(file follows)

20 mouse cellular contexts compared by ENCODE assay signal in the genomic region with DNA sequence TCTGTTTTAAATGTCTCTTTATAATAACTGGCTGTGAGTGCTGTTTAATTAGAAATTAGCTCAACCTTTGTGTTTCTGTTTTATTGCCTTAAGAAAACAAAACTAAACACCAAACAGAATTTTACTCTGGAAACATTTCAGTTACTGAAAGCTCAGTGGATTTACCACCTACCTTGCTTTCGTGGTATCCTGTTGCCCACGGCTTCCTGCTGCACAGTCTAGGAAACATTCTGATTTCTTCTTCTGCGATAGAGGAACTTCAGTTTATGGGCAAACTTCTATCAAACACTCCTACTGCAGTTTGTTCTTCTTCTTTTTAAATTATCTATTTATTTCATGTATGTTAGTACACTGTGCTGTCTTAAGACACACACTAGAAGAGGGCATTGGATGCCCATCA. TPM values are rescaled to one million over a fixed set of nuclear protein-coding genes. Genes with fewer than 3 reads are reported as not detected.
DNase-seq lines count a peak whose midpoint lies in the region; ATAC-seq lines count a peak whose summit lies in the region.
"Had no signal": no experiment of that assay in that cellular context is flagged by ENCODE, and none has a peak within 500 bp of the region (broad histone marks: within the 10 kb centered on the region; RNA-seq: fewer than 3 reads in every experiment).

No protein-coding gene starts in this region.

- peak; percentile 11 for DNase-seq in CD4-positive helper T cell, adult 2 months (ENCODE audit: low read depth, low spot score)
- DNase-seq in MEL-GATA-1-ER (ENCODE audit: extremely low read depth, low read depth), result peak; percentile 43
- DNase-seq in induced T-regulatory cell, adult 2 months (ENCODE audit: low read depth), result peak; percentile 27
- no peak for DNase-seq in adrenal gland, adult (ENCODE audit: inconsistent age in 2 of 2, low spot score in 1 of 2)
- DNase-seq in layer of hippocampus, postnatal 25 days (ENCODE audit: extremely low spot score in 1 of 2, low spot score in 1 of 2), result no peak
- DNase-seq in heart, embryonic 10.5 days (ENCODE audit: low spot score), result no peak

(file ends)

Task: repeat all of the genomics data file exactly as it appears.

20 mouse cellular contexts compared by ENCODE assay signal in the genomic region with DNA sequence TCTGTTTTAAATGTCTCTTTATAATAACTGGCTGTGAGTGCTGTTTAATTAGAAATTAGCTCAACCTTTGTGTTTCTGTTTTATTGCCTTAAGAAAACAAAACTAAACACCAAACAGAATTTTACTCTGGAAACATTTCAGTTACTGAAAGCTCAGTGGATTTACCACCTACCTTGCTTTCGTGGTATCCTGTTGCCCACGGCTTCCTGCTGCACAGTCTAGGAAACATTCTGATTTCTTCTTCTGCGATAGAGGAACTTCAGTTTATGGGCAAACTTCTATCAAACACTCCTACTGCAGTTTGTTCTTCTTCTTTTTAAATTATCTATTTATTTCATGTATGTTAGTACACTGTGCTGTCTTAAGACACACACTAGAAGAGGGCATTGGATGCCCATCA. TPM values are rescaled to one million over a fixed set of nuclear protein-coding genes. Genes with fewer than 3 reads are reported as not detected.
DNase-seq lines count a peak whose midpoint lies in the region; ATAC-seq lines count a peak whose summit lies in the region.
"Had no signal": no experiment of that assay in that cellular context is flagged by ENCODE, and none has a peak within 500 bp of the region (broad histone marks: within the 10 kb centered on the region; RNA-seq: fewer than 3 reads in every experiment).

No protein-coding gene starts in this region.

- peak; percentile 11 for DNase-seq in CD4-positive helper T cell, adult 2 months (ENCODE audit: low read depth, low spot score)
- DNase-seq in MEL-GATA-1-ER (ENCODE audit: extremely low read depth, low read depth), result peak; percentile 43
- DNase-seq in induced T-regulatory cell, adult 2 months (ENCODE audit: low read depth), result peak; percentile 27
- no peak for DNase-seq in adrenal gland, adult (ENCODE audit: inconsistent age in 2 of 2, low spot score in 1 of 2)
- DNase-seq in layer of hippocampus, postnatal 25 days (ENCODE audit: extremely low spot score in 1 of 2, low spot score in 1 of 2), result no peak
- DNase-seq in heart, embryonic 10.5 days (ENCODE audit: low spot score), result no peak